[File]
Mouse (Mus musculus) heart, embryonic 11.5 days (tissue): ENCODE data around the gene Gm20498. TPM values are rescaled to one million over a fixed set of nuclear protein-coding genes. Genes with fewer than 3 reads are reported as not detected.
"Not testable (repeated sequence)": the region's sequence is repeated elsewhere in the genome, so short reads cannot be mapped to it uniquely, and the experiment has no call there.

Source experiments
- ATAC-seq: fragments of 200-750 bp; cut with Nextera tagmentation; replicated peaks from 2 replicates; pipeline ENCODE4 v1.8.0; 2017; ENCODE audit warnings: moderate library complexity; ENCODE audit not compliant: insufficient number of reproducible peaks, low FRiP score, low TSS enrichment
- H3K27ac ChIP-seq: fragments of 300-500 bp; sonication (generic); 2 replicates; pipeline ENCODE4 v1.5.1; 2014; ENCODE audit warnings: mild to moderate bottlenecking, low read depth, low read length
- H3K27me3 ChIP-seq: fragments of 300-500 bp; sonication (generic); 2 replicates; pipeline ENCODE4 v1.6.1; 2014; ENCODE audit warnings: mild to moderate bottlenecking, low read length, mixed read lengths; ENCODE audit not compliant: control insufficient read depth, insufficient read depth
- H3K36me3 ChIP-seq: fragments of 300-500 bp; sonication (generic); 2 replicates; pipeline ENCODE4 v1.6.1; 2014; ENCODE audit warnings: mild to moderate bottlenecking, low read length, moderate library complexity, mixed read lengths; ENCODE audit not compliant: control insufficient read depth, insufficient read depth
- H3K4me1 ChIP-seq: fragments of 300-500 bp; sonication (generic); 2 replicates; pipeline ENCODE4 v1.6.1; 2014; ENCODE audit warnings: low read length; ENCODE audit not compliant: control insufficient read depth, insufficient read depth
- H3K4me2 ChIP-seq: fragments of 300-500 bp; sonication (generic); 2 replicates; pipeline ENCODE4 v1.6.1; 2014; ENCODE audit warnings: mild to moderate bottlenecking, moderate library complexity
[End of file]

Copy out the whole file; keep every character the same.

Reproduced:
Mouse (Mus musculus) heart, embryonic 11.5 days (tissue): ENCODE data around the gene Gm20498. TPM values are rescaled to one million over a fixed set of nuclear protein-coding genes. Genes with fewer than 3 reads are reported as not detected.
"Not testable (repeated sequence)": the region's sequence is repeated elsewhere in the genome, so short reads cannot be mapped to it uniquely, and the experiment has no call there.

Source experiments
- ATAC-seq: fragments of 200-750 bp; cut with Nextera tagmentation; replicated peaks from 2 replicates; pipeline ENCODE4 v1.8.0; 2017; ENCODE audit warnings: moderate library complexity; ENCODE audit not compliant: insufficient number of reproducible peaks, low FRiP score, low TSS enrichment
- H3K27ac ChIP-seq: fragments of 300-500 bp; sonication (generic); 2 replicates; pipeline ENCODE4 v1.5.1; 2014; ENCODE audit warnings: mild to moderate bottlenecking, low read depth, low read length
- H3K27me3 ChIP-seq: fragments of 300-500 bp; sonication (generic); 2 replicates; pipeline ENCODE4 v1.6.1; 2014; ENCODE audit warnings: mild to moderate bottlenecking, low read length, mixed read lengths; ENCODE audit not compliant: control insufficient read depth, insufficient read depth
- H3K36me3 ChIP-seq: fragments of 300-500 bp; sonication (generic); 2 replicates; pipeline ENCODE4 v1.6.1; 2014; ENCODE audit warnings: mild to moderate bottlenecking, low read length, moderate library complexity, mixed read lengths; ENCODE audit not compliant: control insufficient read depth, insufficient read depth
- H3K4me1 ChIP-seq: fragments of 300-500 bp; sonication (generic); 2 replicates; pipeline ENCODE4 v1.6.1; 2014; ENCODE audit warnings: low read length; ENCODE audit not compliant: control insufficient read depth, insufficient read depth
- H3K4me2 ChIP-seq: fragments of 300-500 bp; sonication (generic); 2 replicates; pipeline ENCODE4 v1.6.1; 2014; ENCODE audit warnings: mild to moderate bottlenecking, moderate library complexity